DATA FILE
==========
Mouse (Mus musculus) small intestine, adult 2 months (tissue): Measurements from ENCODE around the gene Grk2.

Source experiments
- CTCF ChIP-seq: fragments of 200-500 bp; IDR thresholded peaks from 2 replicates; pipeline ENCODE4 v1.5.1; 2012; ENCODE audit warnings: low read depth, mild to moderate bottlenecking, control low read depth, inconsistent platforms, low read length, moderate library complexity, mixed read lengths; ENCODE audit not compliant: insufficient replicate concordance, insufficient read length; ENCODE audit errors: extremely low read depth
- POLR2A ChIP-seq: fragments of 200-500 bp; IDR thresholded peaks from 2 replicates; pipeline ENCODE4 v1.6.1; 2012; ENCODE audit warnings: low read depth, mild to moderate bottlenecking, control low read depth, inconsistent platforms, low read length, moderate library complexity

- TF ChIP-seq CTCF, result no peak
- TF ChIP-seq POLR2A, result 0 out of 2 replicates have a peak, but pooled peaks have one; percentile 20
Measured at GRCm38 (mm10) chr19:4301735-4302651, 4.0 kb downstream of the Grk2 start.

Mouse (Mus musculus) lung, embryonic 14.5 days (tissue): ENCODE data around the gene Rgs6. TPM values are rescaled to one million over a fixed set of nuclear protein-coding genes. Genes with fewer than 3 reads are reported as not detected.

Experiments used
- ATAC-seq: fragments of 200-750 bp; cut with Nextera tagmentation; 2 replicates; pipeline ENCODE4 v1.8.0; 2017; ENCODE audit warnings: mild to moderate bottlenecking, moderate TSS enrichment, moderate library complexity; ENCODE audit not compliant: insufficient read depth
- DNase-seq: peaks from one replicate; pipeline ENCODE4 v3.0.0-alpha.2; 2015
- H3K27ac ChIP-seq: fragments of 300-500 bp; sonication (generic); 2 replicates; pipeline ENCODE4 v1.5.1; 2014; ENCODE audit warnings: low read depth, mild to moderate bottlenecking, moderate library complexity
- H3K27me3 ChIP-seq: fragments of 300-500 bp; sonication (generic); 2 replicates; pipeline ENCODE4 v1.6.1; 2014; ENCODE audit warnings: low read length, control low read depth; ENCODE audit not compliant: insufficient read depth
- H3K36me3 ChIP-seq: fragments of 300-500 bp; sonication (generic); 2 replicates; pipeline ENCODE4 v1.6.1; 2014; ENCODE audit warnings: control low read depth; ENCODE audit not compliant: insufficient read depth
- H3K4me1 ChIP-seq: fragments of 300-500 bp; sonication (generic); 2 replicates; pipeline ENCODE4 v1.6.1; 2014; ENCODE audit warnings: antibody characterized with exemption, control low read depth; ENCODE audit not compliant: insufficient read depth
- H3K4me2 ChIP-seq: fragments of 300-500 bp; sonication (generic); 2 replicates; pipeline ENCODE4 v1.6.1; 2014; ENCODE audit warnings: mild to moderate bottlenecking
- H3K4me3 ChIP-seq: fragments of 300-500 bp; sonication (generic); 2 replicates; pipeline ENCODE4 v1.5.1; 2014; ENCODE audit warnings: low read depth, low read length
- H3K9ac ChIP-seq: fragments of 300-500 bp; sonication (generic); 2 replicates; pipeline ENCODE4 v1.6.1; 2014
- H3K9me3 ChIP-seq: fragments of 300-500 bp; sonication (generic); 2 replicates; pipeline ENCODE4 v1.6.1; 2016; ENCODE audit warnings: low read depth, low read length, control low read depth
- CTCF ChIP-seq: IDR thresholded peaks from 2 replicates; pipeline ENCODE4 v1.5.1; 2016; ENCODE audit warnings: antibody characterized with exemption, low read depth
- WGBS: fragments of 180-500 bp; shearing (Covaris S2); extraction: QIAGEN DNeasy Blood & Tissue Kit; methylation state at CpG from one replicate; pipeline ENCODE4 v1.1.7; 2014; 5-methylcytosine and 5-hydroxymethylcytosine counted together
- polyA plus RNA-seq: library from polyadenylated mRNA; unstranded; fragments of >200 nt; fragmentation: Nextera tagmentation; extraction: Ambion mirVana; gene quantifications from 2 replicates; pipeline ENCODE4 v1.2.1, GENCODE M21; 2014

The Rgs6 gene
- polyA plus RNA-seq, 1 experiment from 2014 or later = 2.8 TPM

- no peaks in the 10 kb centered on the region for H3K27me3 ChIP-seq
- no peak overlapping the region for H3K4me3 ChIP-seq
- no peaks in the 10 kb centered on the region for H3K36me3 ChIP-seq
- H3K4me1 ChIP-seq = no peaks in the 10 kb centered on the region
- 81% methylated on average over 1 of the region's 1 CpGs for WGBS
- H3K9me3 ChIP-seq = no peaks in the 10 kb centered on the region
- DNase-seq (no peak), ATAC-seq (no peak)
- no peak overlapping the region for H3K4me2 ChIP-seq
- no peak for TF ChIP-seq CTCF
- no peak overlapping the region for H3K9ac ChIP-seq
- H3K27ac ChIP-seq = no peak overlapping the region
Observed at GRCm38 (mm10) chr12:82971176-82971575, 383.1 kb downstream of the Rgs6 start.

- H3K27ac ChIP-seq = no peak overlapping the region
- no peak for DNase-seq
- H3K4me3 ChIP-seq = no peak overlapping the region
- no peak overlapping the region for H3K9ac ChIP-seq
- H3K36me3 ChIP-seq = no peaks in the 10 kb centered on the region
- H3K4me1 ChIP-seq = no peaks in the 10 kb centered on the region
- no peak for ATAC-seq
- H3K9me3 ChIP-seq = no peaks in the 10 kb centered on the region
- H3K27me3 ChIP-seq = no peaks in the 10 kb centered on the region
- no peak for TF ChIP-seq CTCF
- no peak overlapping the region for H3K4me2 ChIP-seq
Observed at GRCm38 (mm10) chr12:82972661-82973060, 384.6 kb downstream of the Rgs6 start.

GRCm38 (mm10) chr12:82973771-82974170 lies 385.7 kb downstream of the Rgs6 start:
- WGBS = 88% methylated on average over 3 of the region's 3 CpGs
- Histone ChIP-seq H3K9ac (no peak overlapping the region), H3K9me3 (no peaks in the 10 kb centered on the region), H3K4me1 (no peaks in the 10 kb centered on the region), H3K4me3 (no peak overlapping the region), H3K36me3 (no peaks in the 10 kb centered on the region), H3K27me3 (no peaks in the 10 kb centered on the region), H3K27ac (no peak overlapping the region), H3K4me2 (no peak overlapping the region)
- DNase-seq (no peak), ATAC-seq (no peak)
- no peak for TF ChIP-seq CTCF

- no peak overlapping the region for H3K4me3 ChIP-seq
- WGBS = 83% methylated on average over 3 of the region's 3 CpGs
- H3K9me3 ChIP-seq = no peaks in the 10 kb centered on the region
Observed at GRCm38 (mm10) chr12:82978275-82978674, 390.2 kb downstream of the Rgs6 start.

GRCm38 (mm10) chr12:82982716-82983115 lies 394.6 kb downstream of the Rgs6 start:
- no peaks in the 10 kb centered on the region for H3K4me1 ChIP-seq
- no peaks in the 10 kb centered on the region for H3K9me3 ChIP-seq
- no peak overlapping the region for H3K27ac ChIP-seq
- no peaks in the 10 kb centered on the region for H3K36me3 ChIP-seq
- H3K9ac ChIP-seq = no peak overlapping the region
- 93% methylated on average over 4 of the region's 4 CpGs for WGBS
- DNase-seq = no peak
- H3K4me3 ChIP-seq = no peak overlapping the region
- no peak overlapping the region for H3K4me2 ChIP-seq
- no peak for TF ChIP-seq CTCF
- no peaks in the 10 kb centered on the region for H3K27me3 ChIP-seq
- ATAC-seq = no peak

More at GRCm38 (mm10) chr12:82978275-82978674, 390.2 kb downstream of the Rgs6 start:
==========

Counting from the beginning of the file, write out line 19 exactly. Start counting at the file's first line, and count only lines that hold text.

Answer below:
- H3K9me3 ChIP-seq: fragments of 300-500 bp; sonication (generic); 2 replicates; pipeline ENCODE4 v1.6.1; 2016; ENCODE audit warnings: low read depth, low read length, control low read depth